Richard P. Lynch (essay date Fall 1994)

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SOURCE: "Evelyn Waugh's Early Novels: The Limits of Fiction," in Papers on Language & Literature: A Journal for Scholars and Critics of Language and Literature, Vol. 30, No. 4, Fall 1994, pp. 373-86.

[In the following essay, Lynch contends that Waugh's lack of didacticism in his early novels points to his view of the limited ability of fiction to express permanent, meaningful ideas.]

Apart from his own willingness to classify himself as an entertainer, one of the major reasons for the general view of Evelyn Waugh's early novels as frivolous is that they betray little in the way of overt philosophical content. While it is true that the didactic novel has fallen into disfavor and we tire of the Rupert Birkins more easily than we used to, we still demand a message from fiction, and Waugh seems to deny us one. The problem raised here is one of subject matter. If Waugh's subject is merely the foibles of English society between the wars, then he is a sort of humorous chronicler of the period, and of limited interest to later generations, who will find him funny but will not perhaps understand allusions to the Oxford aesthetes. But English society is not Waugh's only subject. In his first six novels, in fact, he was writing to a considerable extent about fiction, particularly its limited ability either to imitate "reality" in the sense that conventional realistic and naturalistic narratives attempt to do, or to present the ideal suggested by Dr. Johnson's "just representations of general nature." Nor, in spite of his fascination with fantasy, did he aspire to Sidney's poetic world, which offers not an insight into reality, but a superior alternative to it: Nature's world is "brazen, the poets only deliver a golden." Although he contradicts himself on the matter in his statements on fiction, Waugh clearly rejects escape and mere entertainment in his own novels; as D. H. Lawrence said, trust the tale, not the teller.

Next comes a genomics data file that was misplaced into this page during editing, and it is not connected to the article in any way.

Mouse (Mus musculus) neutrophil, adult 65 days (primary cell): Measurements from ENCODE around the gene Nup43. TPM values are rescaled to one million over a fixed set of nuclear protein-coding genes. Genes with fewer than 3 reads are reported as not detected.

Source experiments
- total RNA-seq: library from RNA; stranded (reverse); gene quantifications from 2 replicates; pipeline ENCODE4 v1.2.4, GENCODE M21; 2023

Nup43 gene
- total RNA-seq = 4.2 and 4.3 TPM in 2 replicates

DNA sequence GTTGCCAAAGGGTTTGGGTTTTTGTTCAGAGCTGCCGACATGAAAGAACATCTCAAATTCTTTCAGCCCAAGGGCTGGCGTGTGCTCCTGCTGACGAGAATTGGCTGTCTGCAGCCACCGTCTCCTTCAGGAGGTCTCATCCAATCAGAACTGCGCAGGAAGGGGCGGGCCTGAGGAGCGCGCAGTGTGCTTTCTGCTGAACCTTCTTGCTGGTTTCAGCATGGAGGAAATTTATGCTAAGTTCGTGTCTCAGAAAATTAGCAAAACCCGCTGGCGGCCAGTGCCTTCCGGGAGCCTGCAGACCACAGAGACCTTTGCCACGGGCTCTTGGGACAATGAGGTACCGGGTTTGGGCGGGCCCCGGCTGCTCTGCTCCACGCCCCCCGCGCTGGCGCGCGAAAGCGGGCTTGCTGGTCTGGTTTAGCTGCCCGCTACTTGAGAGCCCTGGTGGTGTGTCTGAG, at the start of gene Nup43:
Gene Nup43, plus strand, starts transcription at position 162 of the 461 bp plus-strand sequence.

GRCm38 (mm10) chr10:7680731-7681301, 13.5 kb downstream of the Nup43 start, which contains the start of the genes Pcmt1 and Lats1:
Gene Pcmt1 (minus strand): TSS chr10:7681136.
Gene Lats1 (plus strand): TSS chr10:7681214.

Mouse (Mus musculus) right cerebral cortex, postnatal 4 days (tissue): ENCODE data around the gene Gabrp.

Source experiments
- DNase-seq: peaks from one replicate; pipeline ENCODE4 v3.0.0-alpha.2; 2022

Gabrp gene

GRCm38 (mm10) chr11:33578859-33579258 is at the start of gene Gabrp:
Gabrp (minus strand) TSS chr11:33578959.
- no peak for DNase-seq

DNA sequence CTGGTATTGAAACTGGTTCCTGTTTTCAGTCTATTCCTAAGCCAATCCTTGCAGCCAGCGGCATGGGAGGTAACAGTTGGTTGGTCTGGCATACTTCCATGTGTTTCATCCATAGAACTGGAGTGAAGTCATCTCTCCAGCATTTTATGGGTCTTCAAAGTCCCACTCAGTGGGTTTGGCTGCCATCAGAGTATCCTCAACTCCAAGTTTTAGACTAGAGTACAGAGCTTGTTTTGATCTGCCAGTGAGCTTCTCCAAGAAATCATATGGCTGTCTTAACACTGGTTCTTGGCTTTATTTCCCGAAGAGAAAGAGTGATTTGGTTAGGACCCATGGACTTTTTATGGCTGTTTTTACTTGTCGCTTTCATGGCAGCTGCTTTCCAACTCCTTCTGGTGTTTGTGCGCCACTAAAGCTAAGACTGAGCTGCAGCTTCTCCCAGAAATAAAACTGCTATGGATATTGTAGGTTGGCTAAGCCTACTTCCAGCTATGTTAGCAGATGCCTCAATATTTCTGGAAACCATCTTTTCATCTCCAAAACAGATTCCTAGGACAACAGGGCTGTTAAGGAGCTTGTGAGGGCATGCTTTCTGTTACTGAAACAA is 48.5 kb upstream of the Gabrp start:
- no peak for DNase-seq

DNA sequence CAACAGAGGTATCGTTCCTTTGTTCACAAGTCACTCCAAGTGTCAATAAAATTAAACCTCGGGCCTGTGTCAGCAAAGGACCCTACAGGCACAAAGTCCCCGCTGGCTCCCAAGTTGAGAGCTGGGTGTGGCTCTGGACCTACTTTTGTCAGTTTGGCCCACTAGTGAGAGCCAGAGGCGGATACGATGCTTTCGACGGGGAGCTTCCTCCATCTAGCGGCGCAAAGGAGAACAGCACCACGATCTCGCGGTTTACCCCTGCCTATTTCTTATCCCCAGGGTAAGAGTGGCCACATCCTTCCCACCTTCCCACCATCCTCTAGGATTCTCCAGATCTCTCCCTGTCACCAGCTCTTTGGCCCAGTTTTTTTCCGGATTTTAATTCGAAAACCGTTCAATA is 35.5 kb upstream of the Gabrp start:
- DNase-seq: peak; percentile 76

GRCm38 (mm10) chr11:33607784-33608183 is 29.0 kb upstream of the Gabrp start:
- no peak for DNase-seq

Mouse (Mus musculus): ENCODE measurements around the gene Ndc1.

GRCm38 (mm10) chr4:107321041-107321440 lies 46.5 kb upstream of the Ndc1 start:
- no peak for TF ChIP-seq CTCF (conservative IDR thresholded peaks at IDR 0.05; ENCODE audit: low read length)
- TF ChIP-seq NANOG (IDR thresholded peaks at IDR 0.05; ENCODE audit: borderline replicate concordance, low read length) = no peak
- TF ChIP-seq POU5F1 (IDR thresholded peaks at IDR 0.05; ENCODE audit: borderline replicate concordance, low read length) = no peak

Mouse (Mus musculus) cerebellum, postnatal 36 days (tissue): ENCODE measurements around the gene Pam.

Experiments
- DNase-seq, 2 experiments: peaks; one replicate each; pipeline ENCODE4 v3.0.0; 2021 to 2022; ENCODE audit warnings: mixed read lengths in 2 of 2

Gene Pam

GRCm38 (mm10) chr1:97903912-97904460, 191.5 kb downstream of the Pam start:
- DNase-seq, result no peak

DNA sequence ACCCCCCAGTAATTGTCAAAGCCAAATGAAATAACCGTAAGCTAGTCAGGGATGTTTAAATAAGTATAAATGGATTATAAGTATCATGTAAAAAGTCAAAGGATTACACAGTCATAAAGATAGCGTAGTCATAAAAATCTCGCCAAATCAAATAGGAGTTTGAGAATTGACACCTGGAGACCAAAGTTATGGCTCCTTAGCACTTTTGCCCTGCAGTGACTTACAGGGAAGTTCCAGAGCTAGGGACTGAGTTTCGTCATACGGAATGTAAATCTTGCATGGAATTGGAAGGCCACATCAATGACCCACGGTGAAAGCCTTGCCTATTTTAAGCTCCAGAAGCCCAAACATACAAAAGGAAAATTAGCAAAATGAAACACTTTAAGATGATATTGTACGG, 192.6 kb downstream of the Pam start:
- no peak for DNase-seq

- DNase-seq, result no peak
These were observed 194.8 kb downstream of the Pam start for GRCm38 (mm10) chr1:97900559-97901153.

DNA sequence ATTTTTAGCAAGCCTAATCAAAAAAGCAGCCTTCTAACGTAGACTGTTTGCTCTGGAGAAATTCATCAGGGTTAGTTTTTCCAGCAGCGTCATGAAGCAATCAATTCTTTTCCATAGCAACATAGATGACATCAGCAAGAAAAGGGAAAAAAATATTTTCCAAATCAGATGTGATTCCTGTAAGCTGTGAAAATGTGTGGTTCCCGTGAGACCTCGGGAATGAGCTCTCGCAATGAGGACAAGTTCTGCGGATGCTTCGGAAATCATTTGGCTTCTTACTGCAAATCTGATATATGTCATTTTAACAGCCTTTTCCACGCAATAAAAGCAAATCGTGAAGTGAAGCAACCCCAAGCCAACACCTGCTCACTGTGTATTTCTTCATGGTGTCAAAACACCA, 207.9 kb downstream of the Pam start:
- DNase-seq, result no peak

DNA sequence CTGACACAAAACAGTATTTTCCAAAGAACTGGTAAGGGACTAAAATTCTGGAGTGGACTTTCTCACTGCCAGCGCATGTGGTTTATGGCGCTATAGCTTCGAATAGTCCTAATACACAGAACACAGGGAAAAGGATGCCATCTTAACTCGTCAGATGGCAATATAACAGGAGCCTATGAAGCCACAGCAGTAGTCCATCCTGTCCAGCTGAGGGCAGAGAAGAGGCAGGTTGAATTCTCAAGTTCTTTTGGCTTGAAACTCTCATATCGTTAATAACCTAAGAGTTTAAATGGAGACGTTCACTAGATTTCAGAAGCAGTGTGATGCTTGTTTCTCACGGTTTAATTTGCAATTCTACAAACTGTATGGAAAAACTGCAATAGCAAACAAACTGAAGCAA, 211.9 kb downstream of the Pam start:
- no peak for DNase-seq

Further, while he did not anticipate the alternatives to traditional novel form offered by later writers, Waugh shared post-modern ideas about the novel's limitations, especially the objections to the conventions of the realistic novel raised by Alain Robbe-Grillet and the other proponents of the nouveau roman in France and their followers in England and America. The majority of these writers would agree, I think, that a message on the limits of fiction, on what art cannot do, is not trifling with the novel or with art, but bears its own importance as a subject. It is here that Waugh's permanent value as a novelist (as opposed to his value as a satirist) lies.

Waugh's attitude toward realism in fiction is clear. He avoided both Victorian attempts at verisimilitude through causal plot structures and modern experiments in realistic character representation, particularly stream of consciousness techniques: he did not believe the novel should be an attempt to represent life directly. Waugh admired writers like Ivy Compton-Burnett, creators, as he says, of "a timeless wonderland directed by its own interior logic, not distorting, because not reflecting, the material world" (Robert M. Davis, "Evelyn Waugh on the Art of Fiction," in Papers on Language and Literature, Vol. 2, 1966). He insisted on the separation between the artistically created and the actual world. Thus in his first novel, Decline and Fall, he presents us with Paul Pennyfeather, a fictional character based on another fictional character. The whole book, the narrator explains, "is really an account of the mysterious disappearance of Paul Pennyfeather," and we have actually been reading about the adventures of his shadow, for, "as the reader will probably have discerned already, Paul Pennyfeather would never have made a hero, and the only interest about him arises from the unusual series of events of which his shadow was witness." Waugh is not merely defining the picaresque hero, who is, indeed, less important than his surroundings; he is making a statement about fiction as mimesis, and he puts the artist's imitation in much the same position Plato did—at two removes from reality.